MRS. WINCHESTER’S HOUSE
Narrated by Lillian Gish
Directed by Dick Williams
Written by R.E. Pusey, Jr., Ray Hubbard
Runtime 29 minutes
In 1963 Robert Wise, director of The Day the Earth Stood Still and The Sound of Music, directed the film version of Shirley Jackson’s The Haunting of Hill House. Apparently as a sort of companion piece to The Haunting, that same year Lillian Gish narrated the made-for-TV short documentary Mrs. Winchester’s House.
Excellently shot in black and white, the star of the film is the labyrinthine architectural product of an eccentric heiress. Sarah Lockwood Pardee, born circa 1840, give or take five years, was a child prodigy who by age twelve was fluent in five languages. In 1862 she married William Wirt Winchester, himself heir to the Winchester Repeating Arms Company, which sold guns to the U.S. Army during the Civil War.
In 1866 Sarah gave birth to their only child, Annie Pardee Winchester, who unfortunately lived only forty days. Fifteen years later, in 1881, William died of tuberculosis.
According to the film, Sarah had long held a strong interest in the occult. After meeting with a Boston medium, Sarah left New Haven, Connecticut for California. Supposedly, the medium had advised her to build a house for the restless spirits of the Indians, the soldiers, and all those who died by a Winchester rifle.
But that’s the mystery—or perhaps puzzle—of Sarah’s house, because beginning in 1884 and continuing unabated literally for the next 38 years nonstop, the house was under construction. Twenty-four hours a day, seven days a week, all year every year. And Sarah herself was the architect—perhaps with a bit of help…from beyond.
Supposedly she spent a lot of time in a séance room with a planchette, basically a Ouija Board, and communed with William.
Dressed in black, wearing a veil, the reclusive Mrs. Winchester ordered bewildering peculiarities in the construction of her ever-mushrooming abode: rooms within rooms, stairways to nowhere. Skylights over skylights and a skylight in the floor. Tiny doors to big places; big doors to tiny places. A door that opens to a brick wall; a door that opens to a sheer drop. Some people find Sarah’s architecture comparable to the etchings of M.C. Escher. Others see Freemasonic-Rosicrucian influences involving the theories of Sir Francis Bacon.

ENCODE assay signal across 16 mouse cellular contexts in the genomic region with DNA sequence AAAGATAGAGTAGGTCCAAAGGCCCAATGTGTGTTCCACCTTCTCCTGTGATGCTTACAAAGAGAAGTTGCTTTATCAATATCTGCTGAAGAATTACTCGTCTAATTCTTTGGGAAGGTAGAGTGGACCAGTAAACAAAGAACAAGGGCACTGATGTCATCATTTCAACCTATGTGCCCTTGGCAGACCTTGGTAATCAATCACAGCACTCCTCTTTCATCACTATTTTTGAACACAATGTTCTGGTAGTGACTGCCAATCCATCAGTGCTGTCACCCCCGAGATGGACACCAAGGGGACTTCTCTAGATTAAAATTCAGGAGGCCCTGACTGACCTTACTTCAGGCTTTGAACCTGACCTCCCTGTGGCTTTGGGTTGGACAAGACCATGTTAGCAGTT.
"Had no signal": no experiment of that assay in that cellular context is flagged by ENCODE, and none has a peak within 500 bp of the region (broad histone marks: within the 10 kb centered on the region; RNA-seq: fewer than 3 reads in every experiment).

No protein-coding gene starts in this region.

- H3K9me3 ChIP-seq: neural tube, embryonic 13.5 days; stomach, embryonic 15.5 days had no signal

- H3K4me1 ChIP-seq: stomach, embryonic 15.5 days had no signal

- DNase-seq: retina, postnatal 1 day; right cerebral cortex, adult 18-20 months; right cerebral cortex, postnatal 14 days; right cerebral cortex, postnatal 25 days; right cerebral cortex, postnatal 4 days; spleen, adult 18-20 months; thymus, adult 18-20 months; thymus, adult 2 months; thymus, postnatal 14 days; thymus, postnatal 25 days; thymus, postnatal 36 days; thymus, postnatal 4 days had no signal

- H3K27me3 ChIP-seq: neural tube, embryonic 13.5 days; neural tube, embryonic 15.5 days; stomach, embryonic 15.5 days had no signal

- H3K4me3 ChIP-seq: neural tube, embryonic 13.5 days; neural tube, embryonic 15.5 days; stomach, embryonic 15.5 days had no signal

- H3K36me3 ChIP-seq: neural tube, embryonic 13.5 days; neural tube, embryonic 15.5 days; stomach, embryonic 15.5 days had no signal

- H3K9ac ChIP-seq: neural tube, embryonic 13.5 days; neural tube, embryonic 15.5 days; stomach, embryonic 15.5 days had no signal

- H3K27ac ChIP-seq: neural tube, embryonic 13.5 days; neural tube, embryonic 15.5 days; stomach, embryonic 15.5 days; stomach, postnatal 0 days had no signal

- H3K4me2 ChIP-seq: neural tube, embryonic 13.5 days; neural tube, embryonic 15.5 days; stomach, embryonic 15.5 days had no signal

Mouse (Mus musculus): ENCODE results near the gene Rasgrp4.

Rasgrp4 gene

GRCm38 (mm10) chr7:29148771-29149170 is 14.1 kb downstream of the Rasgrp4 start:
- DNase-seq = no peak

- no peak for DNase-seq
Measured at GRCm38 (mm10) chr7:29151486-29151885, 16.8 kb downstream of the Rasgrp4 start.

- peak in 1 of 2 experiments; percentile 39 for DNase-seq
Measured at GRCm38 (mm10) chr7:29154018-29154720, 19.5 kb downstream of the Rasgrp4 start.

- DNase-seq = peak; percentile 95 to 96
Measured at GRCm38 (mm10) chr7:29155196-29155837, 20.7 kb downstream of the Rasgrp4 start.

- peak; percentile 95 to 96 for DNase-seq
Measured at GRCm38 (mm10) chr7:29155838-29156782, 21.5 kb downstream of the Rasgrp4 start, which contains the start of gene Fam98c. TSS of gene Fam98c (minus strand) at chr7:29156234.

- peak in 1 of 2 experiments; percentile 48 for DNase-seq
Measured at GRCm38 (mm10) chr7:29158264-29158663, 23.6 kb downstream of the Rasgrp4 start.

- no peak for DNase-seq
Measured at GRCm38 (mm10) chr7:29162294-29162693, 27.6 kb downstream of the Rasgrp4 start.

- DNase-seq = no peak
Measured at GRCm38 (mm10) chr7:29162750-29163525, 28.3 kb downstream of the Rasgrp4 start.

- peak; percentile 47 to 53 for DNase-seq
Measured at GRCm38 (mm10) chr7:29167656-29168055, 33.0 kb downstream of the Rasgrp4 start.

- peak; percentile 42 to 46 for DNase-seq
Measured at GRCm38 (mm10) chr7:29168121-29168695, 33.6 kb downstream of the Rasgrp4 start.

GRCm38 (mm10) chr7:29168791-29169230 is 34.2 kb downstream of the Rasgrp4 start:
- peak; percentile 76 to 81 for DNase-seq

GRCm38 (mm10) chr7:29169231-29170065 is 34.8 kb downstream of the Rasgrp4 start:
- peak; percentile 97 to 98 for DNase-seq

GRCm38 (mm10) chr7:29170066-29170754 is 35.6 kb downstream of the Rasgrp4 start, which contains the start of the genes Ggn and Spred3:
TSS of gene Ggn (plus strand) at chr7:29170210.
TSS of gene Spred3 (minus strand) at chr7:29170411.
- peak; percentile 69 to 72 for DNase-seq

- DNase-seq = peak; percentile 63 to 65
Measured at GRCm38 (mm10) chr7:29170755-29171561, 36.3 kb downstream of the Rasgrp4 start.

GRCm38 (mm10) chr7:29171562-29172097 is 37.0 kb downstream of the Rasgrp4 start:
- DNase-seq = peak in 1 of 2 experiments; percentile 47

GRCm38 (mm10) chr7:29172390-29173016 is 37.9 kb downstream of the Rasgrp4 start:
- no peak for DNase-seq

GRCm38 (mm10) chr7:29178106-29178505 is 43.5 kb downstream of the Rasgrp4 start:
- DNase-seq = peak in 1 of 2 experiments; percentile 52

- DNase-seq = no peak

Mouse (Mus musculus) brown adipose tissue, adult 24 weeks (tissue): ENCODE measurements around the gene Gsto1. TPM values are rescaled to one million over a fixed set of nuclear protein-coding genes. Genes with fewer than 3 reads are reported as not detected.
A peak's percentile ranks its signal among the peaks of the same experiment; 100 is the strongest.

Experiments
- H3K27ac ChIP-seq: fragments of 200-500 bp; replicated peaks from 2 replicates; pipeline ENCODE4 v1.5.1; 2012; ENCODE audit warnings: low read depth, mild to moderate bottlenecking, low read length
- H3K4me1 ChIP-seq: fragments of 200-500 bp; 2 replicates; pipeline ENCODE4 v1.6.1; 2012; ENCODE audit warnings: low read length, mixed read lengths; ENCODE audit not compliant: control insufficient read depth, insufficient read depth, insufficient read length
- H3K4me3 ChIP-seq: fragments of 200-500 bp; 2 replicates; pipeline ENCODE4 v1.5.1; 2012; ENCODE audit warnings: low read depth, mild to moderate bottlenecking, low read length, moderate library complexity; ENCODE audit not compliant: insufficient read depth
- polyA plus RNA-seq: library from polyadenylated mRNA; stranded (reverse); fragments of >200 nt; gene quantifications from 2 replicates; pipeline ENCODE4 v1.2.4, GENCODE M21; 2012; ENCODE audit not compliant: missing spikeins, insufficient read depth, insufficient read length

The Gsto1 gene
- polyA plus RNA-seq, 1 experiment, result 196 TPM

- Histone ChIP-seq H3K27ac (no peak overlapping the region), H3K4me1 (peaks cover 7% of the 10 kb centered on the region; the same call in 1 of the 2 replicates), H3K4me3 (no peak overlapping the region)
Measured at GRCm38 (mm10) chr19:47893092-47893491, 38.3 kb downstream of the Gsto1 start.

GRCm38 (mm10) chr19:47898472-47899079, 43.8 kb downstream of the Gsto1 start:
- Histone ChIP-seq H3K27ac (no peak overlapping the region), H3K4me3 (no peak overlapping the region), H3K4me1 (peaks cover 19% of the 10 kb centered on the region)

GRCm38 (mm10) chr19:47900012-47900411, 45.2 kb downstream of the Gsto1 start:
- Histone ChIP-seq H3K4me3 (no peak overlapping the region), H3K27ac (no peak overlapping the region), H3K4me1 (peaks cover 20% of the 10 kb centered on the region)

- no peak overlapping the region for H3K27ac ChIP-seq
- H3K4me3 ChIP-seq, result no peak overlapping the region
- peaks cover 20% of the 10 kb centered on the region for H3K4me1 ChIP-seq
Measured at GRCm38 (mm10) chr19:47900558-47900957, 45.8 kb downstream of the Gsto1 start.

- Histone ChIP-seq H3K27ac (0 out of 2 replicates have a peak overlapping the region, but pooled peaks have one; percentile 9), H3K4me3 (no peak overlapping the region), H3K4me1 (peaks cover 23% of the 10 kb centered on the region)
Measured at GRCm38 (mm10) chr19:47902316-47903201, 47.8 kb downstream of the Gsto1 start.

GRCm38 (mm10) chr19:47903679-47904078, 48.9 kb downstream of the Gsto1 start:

Whatever the case, Sarah used a bewildering array of secret passageways to move about and observe unseen her shifts of workers working. There are literally miles of corridors inside. Once seven stories tall in some places, after the 1906 earthquake, the house was reduced down to four stories—and Sarah lived in a houseboat for the next six years. Yet even then, the work still went on.
One night, when she had returned, Sarah held a grand ball with rare and amazing food and wine, and a company of musicians. By midnight, the butler announced the names of guests. But as the musicians saw, there were no guests. It was the first and last ball ever held in the ballroom, and it creeped the musicians out completely.
You can visit Mrs. Winchester’s House freely on YouTube anytime, and stay there as long as you like.
Stewart Kirby writes for